The benefits for eMTBs of a more powerful battery are obvious. You can either deliver the same power in a smaller, lighter package, making the grip of the bike and more like a traditional mountain bike, or you can keep the same battery size and increase the range of the bike.

As impressive as Musk’s claims were, there was a problem. While the cells are apparently currently in testing, no physics have been shown and it will apparently be another three years before the technology is released. Also, don’t expect eMTBs to use them right away. It took about 2 years for the 21700 technology to spread from Tesla Model 3 cars to the Specialized Kenevo, so you can probably expect the table-less batteries to be the same, if that even happens.

There are also reasons bike makers are currently happy with the 18650 system and see no reason to change. There is still a lot of innovation in this cell size with Bosch unveiling its Powertube 625Wh battery last year, offering a huge range despite the smaller cell size. The internal components of these cells are also being refined, with engineers experimenting with different cathode and anode materials to increase capacity.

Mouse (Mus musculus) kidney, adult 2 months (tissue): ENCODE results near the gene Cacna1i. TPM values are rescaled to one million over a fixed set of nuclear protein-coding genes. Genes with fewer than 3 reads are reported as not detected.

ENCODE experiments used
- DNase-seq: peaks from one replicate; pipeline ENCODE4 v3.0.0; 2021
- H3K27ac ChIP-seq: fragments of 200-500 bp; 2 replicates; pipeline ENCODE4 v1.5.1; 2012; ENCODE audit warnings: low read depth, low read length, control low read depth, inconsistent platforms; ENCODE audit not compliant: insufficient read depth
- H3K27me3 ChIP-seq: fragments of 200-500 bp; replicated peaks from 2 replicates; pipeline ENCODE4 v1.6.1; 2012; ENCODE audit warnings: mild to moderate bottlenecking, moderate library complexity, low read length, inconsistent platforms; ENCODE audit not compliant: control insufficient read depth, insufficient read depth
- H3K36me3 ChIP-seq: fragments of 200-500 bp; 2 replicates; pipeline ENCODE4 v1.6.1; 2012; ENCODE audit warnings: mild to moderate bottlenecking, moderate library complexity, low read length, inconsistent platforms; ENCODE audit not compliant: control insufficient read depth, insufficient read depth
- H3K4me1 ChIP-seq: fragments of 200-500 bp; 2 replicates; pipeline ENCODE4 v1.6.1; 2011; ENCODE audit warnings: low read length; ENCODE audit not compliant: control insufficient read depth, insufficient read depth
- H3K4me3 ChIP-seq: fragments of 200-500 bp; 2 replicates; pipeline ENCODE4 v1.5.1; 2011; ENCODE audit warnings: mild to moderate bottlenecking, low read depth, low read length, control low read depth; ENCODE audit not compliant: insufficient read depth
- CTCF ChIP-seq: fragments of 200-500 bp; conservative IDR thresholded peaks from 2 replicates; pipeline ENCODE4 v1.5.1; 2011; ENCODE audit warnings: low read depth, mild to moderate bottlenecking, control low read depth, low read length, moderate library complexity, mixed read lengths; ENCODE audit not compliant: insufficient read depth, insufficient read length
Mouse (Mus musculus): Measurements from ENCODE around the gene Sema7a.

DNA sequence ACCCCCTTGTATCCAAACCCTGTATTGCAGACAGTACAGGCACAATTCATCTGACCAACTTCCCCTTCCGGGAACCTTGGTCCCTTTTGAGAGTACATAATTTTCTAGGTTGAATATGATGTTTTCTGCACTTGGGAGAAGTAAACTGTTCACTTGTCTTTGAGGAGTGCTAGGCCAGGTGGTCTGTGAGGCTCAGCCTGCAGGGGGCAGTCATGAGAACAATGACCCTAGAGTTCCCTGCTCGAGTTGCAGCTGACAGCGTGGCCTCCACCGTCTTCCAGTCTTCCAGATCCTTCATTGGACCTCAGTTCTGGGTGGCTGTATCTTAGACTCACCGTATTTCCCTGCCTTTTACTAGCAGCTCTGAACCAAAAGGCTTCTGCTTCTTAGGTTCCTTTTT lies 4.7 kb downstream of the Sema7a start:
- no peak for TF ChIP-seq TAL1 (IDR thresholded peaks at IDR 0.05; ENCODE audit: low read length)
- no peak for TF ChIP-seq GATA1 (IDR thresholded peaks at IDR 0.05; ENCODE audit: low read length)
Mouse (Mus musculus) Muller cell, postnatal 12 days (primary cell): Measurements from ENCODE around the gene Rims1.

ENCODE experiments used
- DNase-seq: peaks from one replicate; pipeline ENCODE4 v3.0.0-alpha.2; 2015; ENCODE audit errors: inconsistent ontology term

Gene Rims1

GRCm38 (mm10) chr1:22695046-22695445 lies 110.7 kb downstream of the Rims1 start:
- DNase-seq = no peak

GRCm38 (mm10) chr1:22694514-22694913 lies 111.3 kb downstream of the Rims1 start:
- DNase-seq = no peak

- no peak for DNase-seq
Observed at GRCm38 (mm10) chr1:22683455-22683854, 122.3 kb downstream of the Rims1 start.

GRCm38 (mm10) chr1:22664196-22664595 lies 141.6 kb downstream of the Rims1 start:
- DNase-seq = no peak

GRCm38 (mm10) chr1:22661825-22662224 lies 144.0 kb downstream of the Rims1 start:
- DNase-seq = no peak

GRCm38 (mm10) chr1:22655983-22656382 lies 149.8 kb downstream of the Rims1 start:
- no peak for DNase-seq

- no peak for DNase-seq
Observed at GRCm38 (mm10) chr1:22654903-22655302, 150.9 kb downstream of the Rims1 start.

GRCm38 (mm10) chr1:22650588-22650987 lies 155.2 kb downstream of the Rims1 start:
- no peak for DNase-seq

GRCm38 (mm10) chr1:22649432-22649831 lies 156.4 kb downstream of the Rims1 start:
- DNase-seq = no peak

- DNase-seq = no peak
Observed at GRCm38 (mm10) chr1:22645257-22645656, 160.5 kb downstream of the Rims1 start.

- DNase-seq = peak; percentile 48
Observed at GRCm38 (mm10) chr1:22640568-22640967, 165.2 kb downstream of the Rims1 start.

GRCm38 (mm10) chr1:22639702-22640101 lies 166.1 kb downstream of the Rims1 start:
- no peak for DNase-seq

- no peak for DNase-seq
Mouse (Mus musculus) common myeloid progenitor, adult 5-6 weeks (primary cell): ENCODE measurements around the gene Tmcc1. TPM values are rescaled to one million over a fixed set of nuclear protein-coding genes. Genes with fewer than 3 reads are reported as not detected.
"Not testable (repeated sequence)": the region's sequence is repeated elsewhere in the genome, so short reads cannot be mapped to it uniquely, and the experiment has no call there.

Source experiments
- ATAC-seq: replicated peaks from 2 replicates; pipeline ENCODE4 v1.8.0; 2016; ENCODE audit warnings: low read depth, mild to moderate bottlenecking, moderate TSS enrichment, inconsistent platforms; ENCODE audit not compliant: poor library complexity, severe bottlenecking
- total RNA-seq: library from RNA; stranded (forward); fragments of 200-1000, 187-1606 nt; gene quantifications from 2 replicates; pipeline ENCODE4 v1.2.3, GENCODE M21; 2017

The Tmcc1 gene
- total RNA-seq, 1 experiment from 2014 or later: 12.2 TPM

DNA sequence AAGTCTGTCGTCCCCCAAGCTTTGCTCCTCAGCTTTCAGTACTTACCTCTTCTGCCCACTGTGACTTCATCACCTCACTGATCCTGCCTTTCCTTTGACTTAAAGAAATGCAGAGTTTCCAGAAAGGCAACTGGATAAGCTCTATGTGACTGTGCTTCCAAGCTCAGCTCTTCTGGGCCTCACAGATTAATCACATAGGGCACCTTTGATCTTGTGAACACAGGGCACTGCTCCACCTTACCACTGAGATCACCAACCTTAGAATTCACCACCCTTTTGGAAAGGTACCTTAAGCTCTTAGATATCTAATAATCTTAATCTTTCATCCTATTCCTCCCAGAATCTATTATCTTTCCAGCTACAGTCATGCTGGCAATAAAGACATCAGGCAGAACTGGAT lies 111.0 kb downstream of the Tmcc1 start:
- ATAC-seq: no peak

One of the other big problems with increasing the volume of a cell is that it is more difficult for heat to escape. If a battery becomes too hot, it must operate at reduced power or risk permanent damage. Electric ATVs are often exposed to the sun all day long, so the better heat management of an 18650 cell could lead to better performance over a longer period of time.

Finally, as with all things, cost will surely be a factor. 18650 cells are proven technology, have now been perfected for cycling applications, and are widely produced by a number of competing brands. New tech rarely comes cheap, especially in its early days, and while Musk is aiming for a $ 25,000 electric car, we doubt he’ll let that competitive advantage slip away easily.

So, will eMTB batteries get smaller, lighter, cheaper and more powerful? Almost certainly. Will it be because of Elon Musk? Probably not for a while at least.